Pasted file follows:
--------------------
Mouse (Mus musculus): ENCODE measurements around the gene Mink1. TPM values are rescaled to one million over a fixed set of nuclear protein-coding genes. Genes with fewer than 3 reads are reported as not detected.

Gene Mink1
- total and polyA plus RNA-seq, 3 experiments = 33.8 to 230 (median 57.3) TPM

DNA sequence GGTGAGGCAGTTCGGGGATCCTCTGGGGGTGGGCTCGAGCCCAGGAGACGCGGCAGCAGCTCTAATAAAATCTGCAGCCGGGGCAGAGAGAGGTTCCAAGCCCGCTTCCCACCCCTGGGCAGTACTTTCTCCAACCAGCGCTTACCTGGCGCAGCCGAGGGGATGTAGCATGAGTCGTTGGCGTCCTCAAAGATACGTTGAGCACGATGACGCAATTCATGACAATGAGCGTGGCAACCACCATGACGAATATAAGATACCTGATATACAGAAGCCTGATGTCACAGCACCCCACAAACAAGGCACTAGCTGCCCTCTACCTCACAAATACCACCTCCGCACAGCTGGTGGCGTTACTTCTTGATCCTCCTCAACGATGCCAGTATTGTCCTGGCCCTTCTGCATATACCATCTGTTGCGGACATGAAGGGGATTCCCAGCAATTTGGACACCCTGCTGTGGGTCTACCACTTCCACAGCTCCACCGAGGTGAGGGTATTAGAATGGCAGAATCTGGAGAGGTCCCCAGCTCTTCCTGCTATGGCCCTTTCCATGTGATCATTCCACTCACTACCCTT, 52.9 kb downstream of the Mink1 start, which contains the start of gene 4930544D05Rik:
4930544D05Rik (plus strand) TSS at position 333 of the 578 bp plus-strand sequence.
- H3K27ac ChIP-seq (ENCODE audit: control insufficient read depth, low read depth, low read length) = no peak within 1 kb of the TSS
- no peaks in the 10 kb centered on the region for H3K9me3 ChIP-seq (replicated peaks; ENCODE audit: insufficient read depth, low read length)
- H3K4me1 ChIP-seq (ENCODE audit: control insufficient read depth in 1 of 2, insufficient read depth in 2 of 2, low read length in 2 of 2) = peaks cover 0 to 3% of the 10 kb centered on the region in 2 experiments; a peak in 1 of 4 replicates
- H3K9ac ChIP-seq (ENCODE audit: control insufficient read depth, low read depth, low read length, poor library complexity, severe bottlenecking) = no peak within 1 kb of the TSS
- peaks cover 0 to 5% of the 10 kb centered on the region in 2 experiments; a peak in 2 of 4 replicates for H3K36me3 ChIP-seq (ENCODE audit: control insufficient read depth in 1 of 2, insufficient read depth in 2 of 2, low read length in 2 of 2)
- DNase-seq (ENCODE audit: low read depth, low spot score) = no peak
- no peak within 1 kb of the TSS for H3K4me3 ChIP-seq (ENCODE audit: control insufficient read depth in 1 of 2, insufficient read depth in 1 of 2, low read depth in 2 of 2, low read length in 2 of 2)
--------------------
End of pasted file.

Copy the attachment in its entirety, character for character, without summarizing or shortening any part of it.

Mouse (Mus musculus): ENCODE measurements around the gene Mink1. TPM values are rescaled to one million over a fixed set of nuclear protein-coding genes. Genes with fewer than 3 reads are reported as not detected.

Gene Mink1
- total and polyA plus RNA-seq, 3 experiments = 33.8 to 230 (median 57.3) TPM

DNA sequence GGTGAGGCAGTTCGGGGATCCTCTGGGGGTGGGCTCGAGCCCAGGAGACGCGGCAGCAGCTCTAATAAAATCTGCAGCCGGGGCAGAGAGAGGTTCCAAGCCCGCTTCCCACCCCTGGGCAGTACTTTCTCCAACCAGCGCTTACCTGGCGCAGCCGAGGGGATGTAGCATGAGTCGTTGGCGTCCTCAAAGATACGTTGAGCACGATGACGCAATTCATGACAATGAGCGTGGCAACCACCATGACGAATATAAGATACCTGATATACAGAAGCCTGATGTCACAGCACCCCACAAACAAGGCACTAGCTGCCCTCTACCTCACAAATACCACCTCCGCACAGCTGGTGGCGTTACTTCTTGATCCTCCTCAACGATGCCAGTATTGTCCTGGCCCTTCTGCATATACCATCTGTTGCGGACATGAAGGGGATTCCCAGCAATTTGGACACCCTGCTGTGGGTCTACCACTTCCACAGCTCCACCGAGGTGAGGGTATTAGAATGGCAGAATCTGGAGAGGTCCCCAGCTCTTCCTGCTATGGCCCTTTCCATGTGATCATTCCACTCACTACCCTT, 52.9 kb downstream of the Mink1 start, which contains the start of gene 4930544D05Rik:
4930544D05Rik (plus strand) TSS at position 333 of the 578 bp plus-strand sequence.
- H3K27ac ChIP-seq (ENCODE audit: control insufficient read depth, low read depth, low read length) = no peak within 1 kb of the TSS
- no peaks in the 10 kb centered on the region for H3K9me3 ChIP-seq (replicated peaks; ENCODE audit: insufficient read depth, low read length)
- H3K4me1 ChIP-seq (ENCODE audit: control insufficient read depth in 1 of 2, insufficient read depth in 2 of 2, low read length in 2 of 2) = peaks cover 0 to 3% of the 10 kb centered on the region in 2 experiments; a peak in 1 of 4 replicates
- H3K9ac ChIP-seq (ENCODE audit: control insufficient read depth, low read depth, low read length, poor library complexity, severe bottlenecking) = no peak within 1 kb of the TSS
- peaks cover 0 to 5% of the 10 kb centered on the region in 2 experiments; a peak in 2 of 4 replicates for H3K36me3 ChIP-seq (ENCODE audit: control insufficient read depth in 1 of 2, insufficient read depth in 2 of 2, low read length in 2 of 2)
- DNase-seq (ENCODE audit: low read depth, low spot score) = no peak
- no peak within 1 kb of the TSS for H3K4me3 ChIP-seq (ENCODE audit: control insufficient read depth in 1 of 2, insufficient read depth in 1 of 2, low read depth in 2 of 2, low read length in 2 of 2)